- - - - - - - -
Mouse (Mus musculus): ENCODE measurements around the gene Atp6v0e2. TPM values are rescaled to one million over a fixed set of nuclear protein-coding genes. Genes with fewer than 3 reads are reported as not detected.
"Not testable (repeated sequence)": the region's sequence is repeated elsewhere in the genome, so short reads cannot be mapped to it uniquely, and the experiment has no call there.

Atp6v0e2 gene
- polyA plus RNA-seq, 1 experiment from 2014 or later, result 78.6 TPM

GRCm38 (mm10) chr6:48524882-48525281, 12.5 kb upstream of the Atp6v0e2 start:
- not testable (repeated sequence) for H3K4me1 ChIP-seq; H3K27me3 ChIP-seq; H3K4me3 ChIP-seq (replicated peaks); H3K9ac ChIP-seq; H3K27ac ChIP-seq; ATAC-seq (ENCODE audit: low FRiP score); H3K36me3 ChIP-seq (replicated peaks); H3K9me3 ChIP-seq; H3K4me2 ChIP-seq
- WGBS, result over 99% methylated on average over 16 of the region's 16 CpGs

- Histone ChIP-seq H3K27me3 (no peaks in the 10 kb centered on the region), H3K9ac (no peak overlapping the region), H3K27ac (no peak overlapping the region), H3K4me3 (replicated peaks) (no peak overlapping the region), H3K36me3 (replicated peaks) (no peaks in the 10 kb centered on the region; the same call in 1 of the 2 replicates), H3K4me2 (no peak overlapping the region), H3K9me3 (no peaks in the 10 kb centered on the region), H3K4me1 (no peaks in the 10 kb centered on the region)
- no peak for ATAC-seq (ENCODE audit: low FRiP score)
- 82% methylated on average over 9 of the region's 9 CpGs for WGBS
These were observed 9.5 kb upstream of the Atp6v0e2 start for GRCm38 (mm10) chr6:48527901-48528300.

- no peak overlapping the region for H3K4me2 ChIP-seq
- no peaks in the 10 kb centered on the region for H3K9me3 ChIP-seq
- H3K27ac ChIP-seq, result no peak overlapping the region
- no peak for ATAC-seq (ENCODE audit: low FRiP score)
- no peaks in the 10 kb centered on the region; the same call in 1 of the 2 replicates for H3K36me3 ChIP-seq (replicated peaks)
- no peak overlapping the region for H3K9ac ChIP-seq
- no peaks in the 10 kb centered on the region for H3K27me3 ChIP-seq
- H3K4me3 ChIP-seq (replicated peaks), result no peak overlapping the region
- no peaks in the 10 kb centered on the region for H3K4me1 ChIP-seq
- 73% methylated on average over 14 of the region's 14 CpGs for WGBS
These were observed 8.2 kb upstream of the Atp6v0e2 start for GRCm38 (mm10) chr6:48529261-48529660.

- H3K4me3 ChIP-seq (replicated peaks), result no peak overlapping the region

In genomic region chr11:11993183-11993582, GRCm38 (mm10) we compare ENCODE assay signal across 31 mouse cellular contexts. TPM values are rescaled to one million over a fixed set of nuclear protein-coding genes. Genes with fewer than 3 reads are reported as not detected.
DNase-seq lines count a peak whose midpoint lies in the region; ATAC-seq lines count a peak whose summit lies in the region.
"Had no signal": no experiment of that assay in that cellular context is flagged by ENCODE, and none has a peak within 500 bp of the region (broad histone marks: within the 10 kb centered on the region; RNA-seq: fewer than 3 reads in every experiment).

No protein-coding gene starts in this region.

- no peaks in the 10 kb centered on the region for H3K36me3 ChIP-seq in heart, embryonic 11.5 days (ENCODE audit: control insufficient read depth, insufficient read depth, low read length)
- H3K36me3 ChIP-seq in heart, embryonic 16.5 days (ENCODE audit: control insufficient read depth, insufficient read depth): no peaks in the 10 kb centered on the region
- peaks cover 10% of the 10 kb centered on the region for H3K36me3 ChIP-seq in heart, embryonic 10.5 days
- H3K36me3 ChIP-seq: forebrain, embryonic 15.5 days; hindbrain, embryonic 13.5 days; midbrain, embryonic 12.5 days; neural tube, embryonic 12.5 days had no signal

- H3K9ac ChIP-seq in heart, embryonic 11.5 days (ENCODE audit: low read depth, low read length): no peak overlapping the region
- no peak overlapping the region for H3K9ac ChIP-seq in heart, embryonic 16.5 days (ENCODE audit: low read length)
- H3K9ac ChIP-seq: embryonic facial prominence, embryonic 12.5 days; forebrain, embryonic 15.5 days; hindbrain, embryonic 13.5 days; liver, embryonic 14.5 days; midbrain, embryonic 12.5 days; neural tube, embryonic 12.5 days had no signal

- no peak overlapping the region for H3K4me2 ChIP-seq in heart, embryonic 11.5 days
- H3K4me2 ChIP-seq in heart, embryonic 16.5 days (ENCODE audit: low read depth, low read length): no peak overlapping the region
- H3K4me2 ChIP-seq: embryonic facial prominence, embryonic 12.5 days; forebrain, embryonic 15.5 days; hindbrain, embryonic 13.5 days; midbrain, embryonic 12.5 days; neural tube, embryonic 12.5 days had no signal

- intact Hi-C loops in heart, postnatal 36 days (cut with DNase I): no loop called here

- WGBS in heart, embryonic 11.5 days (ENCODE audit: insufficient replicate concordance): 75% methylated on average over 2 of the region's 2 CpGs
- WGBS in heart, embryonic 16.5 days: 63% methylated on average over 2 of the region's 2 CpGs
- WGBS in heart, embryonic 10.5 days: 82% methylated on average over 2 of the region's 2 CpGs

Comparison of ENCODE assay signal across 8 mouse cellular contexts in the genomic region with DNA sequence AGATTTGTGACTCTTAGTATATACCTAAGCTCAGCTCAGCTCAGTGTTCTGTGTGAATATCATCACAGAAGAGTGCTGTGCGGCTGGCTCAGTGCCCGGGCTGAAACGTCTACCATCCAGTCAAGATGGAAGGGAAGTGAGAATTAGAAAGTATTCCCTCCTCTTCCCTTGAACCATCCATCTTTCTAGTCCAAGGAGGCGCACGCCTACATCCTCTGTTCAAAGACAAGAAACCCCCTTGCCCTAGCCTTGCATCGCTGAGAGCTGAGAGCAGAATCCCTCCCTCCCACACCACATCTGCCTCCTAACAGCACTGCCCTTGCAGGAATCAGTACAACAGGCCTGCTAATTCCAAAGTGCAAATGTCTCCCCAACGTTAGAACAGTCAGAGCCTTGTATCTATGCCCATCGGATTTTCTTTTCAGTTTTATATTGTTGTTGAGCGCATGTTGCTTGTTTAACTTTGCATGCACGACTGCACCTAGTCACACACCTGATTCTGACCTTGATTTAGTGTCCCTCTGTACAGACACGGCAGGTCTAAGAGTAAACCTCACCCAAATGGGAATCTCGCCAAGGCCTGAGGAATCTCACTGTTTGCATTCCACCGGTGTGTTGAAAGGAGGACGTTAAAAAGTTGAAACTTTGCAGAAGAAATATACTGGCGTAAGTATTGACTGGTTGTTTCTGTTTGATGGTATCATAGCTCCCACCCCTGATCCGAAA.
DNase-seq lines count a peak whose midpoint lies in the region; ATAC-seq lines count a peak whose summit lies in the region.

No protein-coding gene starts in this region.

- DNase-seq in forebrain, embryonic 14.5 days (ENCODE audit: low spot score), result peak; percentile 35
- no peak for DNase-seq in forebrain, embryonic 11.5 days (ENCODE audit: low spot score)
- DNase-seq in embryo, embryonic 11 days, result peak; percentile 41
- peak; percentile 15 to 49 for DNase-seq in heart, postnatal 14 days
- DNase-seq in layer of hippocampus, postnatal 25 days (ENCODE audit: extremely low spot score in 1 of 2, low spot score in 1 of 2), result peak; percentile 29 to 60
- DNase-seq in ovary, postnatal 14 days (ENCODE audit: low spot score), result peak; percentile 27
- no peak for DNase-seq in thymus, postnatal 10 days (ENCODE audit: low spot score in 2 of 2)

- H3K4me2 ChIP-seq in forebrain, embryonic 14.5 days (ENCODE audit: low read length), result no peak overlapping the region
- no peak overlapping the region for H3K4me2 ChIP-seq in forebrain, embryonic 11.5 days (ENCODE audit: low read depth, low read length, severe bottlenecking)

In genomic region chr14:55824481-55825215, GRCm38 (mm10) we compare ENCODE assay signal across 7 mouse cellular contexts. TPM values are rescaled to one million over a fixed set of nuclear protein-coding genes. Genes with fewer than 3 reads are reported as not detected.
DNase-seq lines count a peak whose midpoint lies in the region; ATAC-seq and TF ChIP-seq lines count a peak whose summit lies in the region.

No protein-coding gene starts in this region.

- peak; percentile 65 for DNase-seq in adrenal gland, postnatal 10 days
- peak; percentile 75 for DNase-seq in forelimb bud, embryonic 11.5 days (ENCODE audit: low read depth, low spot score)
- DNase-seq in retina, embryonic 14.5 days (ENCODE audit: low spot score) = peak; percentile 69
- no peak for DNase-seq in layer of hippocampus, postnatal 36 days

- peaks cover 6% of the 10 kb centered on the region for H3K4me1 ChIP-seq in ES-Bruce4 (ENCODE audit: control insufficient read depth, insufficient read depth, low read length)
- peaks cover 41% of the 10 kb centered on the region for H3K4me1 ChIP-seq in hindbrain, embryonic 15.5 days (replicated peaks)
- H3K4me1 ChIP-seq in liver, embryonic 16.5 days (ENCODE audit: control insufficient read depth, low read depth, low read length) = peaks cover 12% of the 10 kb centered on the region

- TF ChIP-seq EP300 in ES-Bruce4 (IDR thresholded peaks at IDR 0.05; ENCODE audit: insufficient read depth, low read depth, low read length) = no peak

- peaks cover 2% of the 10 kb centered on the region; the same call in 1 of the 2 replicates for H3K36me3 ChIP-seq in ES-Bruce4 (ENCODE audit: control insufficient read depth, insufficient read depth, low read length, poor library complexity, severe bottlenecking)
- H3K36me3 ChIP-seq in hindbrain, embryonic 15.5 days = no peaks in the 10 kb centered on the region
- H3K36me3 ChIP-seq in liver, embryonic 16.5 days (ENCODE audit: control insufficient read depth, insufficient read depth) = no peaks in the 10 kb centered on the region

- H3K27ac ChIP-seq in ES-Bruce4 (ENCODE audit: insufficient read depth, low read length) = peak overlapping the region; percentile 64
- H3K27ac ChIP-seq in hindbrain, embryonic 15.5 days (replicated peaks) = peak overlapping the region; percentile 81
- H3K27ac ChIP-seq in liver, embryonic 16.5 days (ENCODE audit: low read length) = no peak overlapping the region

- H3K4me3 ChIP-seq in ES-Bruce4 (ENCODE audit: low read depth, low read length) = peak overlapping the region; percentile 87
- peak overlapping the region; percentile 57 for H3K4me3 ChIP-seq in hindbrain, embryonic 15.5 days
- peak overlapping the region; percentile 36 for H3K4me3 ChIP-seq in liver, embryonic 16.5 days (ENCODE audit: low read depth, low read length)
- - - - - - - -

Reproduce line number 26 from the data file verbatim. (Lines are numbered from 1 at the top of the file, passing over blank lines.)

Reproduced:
"Had no signal": no experiment of that assay in that cellular context is flagged by ENCODE, and none has a peak within 500 bp of the region (broad histone marks: within the 10 kb centered on the region; RNA-seq: fewer than 3 reads in every experiment).